Masaaki Hatsumi

34th Soke of the Togakure Ryu

 

Essence of Ninjutsu

I believe that Ninpo, the highest order of Ninjutsu, should be offered to the world as a guiding influence for all martial artist. The physical and spiritual survival methods eventually immortalized by Japan's ninja were in fact one of the sources of Japanese martial arts. Without complete and total training in all aspects of the combative arts, today's martial artist cannot hope to progress any further than mere proficiency in the limited set of muscular skills that make up his or her training system. Personal enlightenment can only come about through total immersion in the martial tradition as a way of living. By experiencing the confrontation of danger, the transcendence of fear of injury or death, and a working knowledge of individual personal powers and limitations, the practitioner of Ninjutsu can gain the strength and invincibility that permit enjoyment of the flowers moving in the wind, appreciation of the love of others, and contentment with the presence of peace in society.

The attainment of this enlightenment is characterized by the development of the jihi no kokoro, or "benevolent heart." Stronger than love itself, the benevolent heart is capable of encompassing all that constitutes universal justice and all that finds expression in the unfolding of the universal scheme. Born of the insight attained from repeated exposure to the very brink between life and death, the benevolent heart of Ninpo is the key to finding harmony and understanding in the realms of the spiritual and natural material worlds.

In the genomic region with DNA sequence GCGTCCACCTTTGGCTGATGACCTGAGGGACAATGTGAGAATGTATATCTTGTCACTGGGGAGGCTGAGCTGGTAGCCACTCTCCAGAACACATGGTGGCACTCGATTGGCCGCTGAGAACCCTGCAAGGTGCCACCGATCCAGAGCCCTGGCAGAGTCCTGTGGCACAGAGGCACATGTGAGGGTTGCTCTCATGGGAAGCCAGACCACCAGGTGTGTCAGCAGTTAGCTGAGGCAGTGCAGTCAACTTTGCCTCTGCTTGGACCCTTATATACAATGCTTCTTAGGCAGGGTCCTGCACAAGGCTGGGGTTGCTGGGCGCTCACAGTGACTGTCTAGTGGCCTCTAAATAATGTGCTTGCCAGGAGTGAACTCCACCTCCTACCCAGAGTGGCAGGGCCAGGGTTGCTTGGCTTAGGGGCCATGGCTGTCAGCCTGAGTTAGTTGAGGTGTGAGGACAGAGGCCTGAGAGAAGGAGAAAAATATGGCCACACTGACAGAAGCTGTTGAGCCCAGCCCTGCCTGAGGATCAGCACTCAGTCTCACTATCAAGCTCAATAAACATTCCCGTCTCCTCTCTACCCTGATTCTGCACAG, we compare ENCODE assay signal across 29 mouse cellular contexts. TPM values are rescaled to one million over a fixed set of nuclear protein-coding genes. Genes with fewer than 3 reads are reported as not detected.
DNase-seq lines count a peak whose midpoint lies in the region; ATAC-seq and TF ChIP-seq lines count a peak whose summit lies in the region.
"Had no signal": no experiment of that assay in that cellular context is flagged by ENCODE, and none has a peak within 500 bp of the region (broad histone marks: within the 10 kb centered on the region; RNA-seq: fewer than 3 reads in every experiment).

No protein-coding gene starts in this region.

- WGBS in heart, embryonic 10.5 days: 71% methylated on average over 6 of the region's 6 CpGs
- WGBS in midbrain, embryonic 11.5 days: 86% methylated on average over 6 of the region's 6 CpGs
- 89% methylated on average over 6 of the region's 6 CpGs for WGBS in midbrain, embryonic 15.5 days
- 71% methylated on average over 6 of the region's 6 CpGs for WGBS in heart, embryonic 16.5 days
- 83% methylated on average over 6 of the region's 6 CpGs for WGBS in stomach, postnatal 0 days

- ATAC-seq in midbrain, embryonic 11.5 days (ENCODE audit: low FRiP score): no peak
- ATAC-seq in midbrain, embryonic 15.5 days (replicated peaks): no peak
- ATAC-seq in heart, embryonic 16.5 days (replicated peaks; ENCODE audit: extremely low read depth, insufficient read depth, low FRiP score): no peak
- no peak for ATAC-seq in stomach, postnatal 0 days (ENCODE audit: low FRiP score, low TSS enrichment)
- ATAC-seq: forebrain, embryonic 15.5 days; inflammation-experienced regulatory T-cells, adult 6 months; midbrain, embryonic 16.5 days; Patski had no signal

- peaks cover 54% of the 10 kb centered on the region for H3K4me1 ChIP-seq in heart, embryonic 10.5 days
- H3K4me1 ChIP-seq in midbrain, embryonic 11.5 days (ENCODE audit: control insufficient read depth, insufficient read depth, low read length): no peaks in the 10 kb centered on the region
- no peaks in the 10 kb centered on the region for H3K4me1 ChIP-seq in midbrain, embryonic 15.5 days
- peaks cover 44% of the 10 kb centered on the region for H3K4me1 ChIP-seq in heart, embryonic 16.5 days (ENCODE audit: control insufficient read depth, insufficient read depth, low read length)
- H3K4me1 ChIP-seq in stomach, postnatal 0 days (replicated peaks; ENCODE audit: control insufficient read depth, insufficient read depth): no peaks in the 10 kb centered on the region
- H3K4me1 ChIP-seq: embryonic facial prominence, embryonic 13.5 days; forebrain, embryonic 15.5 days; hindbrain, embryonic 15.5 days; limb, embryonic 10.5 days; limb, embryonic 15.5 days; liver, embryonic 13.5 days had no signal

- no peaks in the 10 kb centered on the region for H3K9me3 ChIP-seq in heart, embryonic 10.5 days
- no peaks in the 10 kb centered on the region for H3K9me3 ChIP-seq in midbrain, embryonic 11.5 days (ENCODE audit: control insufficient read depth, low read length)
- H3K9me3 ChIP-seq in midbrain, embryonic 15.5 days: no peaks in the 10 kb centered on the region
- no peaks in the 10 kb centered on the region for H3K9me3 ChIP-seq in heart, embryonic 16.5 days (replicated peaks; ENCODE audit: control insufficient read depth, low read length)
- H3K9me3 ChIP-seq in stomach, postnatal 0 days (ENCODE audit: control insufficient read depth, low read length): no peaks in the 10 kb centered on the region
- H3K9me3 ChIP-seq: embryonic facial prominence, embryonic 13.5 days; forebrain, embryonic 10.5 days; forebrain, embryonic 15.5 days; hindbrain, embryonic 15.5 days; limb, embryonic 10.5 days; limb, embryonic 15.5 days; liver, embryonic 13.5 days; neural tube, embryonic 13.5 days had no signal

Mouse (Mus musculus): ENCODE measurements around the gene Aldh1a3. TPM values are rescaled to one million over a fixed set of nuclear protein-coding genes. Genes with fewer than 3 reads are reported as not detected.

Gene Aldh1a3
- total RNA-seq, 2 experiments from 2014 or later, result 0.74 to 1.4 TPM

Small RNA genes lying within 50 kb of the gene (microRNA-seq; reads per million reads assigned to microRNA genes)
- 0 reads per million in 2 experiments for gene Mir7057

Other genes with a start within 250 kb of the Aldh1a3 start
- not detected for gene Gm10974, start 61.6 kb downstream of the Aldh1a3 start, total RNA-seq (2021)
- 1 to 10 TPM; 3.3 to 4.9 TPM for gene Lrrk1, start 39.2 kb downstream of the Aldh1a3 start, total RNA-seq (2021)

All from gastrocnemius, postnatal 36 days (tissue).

After so many generations of obscurity in the shadowy recesses of history, the life philosophy of the ninja is now once again emerging, because once again, it is the time in human destiny in which Ninpo is needed. May peace prevail so mankind may continue to grow and evolve into the next great plateau.

 

Gambatte (Keep Going!)

Forget your sadness, anger, grudges and hatred. Let them pass like smoke caught in a breeze.  You should not deviate from the path of righteousness; you should lead a life worthy of a man.  Don't be possessed by greed, luxury, or your ego.  You should accept sorrows, sadness and hatred as they are, and consider them a chance for trial given to you by the powers...a blessing given by nature.  Have both your mind and your time fully engaged in budo, and have your mind deeply set on bujutsu.

 

Kihon Happo